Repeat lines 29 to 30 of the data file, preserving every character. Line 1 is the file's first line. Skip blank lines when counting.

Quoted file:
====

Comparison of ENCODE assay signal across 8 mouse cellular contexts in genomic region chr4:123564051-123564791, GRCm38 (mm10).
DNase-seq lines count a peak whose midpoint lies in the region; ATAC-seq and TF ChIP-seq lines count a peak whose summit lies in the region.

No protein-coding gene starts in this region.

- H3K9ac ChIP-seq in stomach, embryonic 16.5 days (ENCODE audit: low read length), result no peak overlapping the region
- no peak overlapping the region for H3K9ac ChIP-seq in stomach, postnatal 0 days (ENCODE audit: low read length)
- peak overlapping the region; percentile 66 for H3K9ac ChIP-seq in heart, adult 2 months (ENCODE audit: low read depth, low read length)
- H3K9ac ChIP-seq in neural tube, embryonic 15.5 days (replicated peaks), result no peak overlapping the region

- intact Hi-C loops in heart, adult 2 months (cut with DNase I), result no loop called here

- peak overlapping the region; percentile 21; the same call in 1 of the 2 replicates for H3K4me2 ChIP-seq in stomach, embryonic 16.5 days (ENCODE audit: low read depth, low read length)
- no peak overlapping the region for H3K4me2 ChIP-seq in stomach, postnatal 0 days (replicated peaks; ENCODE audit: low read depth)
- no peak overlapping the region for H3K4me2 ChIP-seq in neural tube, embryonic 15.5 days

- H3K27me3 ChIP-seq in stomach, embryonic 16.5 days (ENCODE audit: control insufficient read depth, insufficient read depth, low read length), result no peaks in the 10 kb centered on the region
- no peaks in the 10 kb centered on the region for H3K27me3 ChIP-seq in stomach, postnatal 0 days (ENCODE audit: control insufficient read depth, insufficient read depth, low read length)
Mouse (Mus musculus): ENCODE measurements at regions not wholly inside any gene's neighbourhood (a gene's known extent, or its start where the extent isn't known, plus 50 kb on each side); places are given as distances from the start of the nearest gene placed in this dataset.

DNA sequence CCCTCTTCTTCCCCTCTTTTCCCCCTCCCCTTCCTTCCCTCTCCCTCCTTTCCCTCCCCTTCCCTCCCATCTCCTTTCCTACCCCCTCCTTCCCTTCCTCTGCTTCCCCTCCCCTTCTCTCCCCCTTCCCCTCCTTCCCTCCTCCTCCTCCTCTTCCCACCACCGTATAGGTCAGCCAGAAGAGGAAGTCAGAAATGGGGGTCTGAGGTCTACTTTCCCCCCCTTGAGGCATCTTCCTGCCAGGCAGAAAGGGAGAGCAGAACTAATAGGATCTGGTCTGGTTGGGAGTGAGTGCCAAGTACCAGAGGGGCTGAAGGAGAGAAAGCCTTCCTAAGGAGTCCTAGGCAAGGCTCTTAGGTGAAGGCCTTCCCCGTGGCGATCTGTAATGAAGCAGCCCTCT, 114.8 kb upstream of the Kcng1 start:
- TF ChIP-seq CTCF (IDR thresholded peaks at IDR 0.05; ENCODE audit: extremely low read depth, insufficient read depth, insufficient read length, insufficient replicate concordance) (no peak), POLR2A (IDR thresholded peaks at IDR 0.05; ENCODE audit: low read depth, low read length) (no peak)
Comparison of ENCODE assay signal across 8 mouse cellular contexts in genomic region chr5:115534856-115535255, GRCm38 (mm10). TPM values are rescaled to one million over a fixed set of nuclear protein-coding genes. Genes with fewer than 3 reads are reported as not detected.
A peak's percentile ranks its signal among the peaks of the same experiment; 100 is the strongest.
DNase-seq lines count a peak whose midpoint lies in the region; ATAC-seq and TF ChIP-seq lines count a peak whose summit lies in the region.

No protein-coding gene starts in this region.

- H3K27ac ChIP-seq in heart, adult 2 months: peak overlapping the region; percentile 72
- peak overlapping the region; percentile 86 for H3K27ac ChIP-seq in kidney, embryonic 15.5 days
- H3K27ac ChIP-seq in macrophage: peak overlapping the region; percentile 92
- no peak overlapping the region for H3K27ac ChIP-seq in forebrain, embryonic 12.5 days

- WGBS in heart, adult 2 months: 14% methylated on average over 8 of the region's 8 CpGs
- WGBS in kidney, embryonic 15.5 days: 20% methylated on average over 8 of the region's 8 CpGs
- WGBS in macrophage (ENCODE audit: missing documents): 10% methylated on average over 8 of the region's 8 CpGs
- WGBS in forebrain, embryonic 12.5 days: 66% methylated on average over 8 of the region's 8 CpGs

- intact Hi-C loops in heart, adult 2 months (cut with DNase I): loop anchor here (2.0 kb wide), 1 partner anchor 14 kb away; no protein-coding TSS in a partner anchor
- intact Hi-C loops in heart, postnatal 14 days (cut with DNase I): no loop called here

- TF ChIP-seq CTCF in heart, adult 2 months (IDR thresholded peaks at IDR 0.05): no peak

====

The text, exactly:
- intact Hi-C loops in heart, adult 2 months (cut with DNase I): loop anchor here (2.0 kb wide), 1 partner anchor 14 kb away; no protein-coding TSS in a partner anchor
- intact Hi-C loops in heart, postnatal 14 days (cut with DNase I): no loop called here